This collection of photographs explores the contemporary social impact of the Tennessee Valley Authority (TVA). They are images of the infrastructure that controls a river and the surrounding public area around those locations. To those that live and work there, the landscape is one of compromise. The sacrifices are privately internalized and the social benefits publicly celebrated. Citizens coexist with the industry, and are constantly reminded that while the river is controlled, it is far from safe.
TVA is the largest public provider of electricity in the United States. Established in 1933, it provides wholesale electricity throughout a seven state area while managing the navigable waters of the Tennessee River and its tributaries. The massive project and the modernization it promised the region came with a cost, and that cost was land. Overall, the government purchased 1.3 million acres of land, forcibly removed over 13,000 families, and relocated 20,000 graves.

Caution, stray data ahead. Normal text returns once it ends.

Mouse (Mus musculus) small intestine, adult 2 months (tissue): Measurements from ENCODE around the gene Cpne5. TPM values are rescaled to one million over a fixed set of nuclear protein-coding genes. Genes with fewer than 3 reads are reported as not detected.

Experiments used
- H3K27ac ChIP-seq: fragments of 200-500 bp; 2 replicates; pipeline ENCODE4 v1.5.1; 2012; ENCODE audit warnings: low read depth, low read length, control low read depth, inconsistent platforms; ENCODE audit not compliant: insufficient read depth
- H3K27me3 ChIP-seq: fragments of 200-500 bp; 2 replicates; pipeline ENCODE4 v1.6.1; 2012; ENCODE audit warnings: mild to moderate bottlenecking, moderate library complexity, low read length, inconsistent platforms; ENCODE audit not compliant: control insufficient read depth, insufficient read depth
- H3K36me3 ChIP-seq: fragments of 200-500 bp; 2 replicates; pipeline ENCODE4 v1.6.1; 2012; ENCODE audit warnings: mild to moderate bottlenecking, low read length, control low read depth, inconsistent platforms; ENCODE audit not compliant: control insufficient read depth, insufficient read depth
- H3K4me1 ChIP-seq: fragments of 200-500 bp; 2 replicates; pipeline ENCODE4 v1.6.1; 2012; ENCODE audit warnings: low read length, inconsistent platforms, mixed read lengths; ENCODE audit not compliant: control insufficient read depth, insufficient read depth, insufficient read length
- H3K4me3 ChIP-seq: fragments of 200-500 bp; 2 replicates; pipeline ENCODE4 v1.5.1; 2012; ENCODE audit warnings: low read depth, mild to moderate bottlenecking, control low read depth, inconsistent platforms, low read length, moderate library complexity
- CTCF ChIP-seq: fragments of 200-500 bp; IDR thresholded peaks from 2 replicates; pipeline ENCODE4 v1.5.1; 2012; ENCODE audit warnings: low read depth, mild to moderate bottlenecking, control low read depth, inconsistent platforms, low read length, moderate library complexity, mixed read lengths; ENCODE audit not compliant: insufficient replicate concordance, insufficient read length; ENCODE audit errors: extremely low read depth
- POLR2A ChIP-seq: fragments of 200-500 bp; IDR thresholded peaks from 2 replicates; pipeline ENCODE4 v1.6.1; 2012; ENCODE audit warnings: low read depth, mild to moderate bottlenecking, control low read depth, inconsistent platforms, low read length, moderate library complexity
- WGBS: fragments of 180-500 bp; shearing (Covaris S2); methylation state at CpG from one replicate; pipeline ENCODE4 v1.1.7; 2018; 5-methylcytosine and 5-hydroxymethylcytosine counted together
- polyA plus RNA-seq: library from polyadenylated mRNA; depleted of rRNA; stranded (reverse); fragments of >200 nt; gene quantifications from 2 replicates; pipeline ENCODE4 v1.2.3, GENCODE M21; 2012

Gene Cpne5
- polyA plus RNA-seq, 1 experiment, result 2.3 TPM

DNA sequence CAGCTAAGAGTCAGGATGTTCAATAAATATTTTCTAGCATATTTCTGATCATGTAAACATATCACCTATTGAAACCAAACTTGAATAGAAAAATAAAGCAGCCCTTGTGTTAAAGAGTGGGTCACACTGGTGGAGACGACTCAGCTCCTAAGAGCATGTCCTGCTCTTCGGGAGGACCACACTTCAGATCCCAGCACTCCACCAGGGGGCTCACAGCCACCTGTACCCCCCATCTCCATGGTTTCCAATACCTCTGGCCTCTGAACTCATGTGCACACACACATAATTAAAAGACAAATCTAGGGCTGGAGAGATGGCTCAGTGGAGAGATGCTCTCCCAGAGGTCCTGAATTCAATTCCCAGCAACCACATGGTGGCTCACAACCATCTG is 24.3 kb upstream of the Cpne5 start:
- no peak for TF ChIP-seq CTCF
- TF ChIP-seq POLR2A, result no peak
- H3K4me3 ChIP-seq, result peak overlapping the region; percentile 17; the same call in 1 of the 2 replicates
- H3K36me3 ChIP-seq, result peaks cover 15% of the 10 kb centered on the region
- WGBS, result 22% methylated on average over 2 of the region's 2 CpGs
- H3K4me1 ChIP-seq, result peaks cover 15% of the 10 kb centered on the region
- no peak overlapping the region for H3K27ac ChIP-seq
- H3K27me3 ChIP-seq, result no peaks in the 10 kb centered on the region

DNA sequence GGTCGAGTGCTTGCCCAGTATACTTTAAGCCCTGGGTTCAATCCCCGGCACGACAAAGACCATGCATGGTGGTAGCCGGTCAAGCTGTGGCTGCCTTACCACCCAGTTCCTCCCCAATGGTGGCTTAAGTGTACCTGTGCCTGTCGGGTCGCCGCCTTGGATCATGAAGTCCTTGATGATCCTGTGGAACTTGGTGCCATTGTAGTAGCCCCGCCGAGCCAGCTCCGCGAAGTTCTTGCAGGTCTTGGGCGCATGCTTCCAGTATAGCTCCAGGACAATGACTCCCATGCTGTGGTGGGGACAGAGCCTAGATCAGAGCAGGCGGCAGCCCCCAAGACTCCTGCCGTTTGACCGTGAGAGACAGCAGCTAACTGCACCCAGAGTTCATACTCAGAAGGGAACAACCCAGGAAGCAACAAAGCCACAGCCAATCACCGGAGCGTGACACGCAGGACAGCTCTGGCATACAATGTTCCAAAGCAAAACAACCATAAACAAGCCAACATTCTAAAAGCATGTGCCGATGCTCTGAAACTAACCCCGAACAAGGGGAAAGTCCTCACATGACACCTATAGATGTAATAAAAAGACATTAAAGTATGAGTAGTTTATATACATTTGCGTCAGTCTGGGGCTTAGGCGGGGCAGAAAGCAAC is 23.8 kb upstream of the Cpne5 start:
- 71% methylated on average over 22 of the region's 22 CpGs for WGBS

This was not a one-time transaction. Social and cultural consequences continue to reverberate throughout the region. Ultimately, TVA has cultivated a particular ecosystem – one of quiet control and social welfare. It is a manicured landscape of power and ownership, utilitarian in practice and utopian in concept.